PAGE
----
On Thursday afternoon, the bill to put a tax on carbon emissions took another step forward in the Legislature. The bill was voted out of the Senate Ways & Means Committee with a “do pass” recommendation by a 13-10 vote along party lines.
While Republicans have voiced their criticism of the bill since it was first announced, a few Democrats also took time to state their doubts and concerns during the committee meeting. Prior to the vote, Senator Bob Hasagawa said that while he would vote to move the bill forward, his vote did not guarantee his support once the bill was on the Senate floor. He said,
“I am really concerned about the strategy that’s being used through a regressive tax such as this, where those who can least afford it will be bearing the biggest burden on their shoulders to correct this problem that’s effecting future generations. But I do believe that because this is such a crucial issue that must have a full conversation, I’m going to vote to keep this conversation going. We need to figure this problem out. So, I’ll be voting to keep this bill moving, but do not read that as a sign that I will support the regressive nature of this particular proposal when it gets to the floor.”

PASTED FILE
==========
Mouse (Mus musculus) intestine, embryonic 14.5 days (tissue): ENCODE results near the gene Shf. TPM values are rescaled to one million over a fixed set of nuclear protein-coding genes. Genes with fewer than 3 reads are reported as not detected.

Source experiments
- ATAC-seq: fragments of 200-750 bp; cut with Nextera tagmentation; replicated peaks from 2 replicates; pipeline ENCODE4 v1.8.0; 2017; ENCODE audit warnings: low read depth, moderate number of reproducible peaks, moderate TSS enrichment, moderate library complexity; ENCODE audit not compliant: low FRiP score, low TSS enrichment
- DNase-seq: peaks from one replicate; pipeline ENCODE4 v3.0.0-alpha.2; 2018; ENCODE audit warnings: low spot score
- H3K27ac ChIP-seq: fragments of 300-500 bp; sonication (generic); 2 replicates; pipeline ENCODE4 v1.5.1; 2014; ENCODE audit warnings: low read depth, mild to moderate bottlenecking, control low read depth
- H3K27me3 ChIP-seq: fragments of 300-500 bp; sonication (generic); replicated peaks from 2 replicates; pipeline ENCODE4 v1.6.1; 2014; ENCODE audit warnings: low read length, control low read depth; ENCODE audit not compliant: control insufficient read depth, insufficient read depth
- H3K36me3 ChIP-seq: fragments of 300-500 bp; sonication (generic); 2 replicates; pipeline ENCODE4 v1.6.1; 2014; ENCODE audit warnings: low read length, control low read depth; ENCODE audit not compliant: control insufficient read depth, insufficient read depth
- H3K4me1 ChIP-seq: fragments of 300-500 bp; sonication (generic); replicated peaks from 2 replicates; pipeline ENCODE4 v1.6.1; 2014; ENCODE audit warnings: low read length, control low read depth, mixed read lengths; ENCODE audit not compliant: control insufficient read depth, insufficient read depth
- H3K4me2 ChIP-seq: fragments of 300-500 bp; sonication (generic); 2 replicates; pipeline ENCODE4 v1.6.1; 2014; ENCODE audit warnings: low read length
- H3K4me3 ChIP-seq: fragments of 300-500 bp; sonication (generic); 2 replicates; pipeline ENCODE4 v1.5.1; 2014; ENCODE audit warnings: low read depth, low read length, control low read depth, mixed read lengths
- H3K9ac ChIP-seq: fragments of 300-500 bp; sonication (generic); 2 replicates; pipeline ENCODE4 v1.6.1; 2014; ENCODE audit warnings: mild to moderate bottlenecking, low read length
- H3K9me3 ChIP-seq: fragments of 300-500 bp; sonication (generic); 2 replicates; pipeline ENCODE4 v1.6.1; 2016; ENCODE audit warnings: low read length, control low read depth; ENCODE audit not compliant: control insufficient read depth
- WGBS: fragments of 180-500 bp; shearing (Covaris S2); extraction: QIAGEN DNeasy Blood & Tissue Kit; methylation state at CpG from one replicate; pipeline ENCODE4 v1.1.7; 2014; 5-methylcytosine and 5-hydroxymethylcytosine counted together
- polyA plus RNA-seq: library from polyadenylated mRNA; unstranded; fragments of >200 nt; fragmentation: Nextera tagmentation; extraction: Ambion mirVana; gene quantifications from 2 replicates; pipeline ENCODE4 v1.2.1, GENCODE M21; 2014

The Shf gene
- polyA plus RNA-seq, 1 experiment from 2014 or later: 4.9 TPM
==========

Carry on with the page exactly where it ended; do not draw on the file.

Senator Steve Conway, a Democrat representing South Tacoma, agreed with Sen. Hawagawa and added,
“I’m concerned about regressivity here and I’m also concerned about how this bill will impact our transportation budgets. And I think everyone knows, those budgets are so important for the mobility of people in our communities. So, like my colleague here, I will be moving this bill along to the floor so we can have a larger discussion.”
Senate Republican Leader Mark Schoesler also commented that he was concerned about how this would impact low-income Washingtonians. Particularly in light of the extra revenue reported in the February Revenue Forecast, Schoesler says that the revenue from this tax isn’t needed.
“There is no reason for a tax increase of any kind when the state treasury is already set to take in billions more than expected, due to economic growth. The fact that the energy tax is still moving is pure politics at work – the powerful special interests don’t care about the positive revenue projections, they want the tax for the sake of having the tax.”
“My Democrat colleagues are pushing one of the most regressive taxes possible just so our state can, as the bill’s prime sponsor put it, ‘join a global trend.’ This is a trend that the middle-income families and family-based employers of our state can’t afford to follow.”
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